Since before I was born, Pappap was in my life. He came to Illinois from South Carolina to decorate my room in a Winnie the Pooh theme. My grandparents eventually moved back up to Illinois to be involved our lives. Throughout my life, Pappap has been shaping it in ways I wouldn't realize until I was older. He taught me about the importance of working hard. He taught me that will power is just as important as having the right skills. He showed me what a good marriages, a true partnership, looks like. He always encouraged me to go after my dreams.
Even since his passing, Pappap is still teaching me the little things are the most important memories of all. Evidently, when I was seven years old, I had gotten back from a trip with my family and had a whole three dollars left over. I decided to write my Pappap a card and share my three dollars with him. I don't actually remember doing this. But upon getting into Chicago this weekend for his memorial, my dad handed me this card with the three dollars in it. Pappap has been saving this in his safety deposit box since 1998. I have never been so humbled by anything in my entire life.
While I miss him more than anything, I am happy that he's no longer in pain. I'm am so fortunate that he was in my life and that he helped shaped my perspective on the world and I will never take that for granted.
I love you Pappap.
The capitol of the island nation and absolutely buzzing after the win over England. For the rest of our trip, Reykjavik and the Icelandair Hotel Reykjavik Marina was our home base. (Side note - this hotels has one of the best cocktail bars in the city, Slippbarinn. Definitely check it out.) If you look at a map, the Marina might seem out of the way from city center, but everything was very accessible. Most things were no more than a ten or twenty minute walk.
While we were in town, we got our photos taken by Rakel at Flytographer. Given that it was our honeymoon, and the fact that I'm never in photos, we wanted a souvenir to commemorate our trip. It was one of my favorite parts of the trip because it was much more than a photoshoot. While we walked around with Rakel, we learned about everyday life in Reykjavik and Iceland and got to see the city through a local's eyes. A traveler's dream come true.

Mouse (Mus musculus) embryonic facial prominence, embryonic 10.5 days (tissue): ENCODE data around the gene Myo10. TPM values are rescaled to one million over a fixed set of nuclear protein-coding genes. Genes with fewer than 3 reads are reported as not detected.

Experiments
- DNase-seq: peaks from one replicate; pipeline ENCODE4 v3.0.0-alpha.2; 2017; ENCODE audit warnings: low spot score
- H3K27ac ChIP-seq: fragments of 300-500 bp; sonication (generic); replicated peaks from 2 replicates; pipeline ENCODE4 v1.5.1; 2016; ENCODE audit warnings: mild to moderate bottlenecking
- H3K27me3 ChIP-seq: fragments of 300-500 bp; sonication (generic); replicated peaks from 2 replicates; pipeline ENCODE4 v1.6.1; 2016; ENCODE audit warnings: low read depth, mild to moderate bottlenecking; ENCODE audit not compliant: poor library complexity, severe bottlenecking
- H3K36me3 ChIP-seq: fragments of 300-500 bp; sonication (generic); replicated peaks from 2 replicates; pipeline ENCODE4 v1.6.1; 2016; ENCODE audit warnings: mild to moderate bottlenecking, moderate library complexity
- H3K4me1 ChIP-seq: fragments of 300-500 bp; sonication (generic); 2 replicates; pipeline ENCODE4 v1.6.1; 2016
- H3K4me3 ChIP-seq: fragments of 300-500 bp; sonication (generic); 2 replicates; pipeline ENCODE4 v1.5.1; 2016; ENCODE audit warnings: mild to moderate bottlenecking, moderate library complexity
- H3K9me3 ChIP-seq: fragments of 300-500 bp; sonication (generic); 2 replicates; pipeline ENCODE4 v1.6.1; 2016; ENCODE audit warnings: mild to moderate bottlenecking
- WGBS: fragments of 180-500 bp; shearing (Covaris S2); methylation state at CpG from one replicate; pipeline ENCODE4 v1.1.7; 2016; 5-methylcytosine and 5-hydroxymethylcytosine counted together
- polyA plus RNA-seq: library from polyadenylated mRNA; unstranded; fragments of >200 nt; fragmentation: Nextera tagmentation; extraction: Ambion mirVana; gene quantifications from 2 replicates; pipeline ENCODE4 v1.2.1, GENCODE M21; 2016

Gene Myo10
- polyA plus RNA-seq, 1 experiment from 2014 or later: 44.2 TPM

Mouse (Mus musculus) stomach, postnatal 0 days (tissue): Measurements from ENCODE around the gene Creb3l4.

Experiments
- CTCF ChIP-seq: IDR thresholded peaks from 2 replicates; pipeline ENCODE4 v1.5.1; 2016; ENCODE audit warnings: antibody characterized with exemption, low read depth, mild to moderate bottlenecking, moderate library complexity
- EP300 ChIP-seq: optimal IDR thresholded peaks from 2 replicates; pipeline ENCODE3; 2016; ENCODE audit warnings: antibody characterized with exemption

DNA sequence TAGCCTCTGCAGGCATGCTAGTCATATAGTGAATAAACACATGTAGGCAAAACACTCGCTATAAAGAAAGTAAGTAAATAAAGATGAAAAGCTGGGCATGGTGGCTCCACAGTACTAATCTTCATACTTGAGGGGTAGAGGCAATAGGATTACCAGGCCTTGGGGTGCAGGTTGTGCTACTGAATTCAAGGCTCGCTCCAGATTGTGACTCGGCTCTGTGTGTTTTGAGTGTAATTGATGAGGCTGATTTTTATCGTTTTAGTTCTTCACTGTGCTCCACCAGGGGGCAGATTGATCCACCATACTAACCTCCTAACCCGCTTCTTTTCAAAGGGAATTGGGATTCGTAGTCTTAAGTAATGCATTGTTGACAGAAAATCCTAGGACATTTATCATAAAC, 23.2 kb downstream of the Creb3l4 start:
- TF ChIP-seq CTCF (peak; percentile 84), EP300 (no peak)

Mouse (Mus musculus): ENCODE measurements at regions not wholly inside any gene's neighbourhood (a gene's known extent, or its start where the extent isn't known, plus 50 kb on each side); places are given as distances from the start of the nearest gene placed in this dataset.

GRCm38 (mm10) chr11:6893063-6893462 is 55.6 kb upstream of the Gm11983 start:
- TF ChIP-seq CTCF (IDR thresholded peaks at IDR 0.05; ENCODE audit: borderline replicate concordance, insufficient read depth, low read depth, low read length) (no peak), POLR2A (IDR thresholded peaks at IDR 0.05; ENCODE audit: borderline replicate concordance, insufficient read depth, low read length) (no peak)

Reese and I left Reykjavik to head out on our DIY Golden Circle tour. Depending on what attractions you want to see, it may be better to do a guided tour but we were willing to forego driving on a glacier today, which made our trip entirely more doable on our own. We got our car and headed out of the city around 10am. There's no traffic and the roads were easy to navigate. We were on our way.
The Golden Circle
First stop, þingvellir (Said: Thingvellir. Pronunciation here). þingvellir is really interesting for several reasons. For one, it is the historical site where Icelandic parliament was held there from 930-1798. Secondly, this cultural site lies atop of the fault line between the North American and Eurasian tectonic plates. According to our Lonely Planet book, these plates are still moving every year causing major geographic changes over time. It was quite the site to see.
Heading East, Reese and I went to go see the Geysir that all others are named after. Now mostly dormant, Geysir is still one of the largest tourist attractions in Iceland with several hotels and shops across the street from the natural wonder.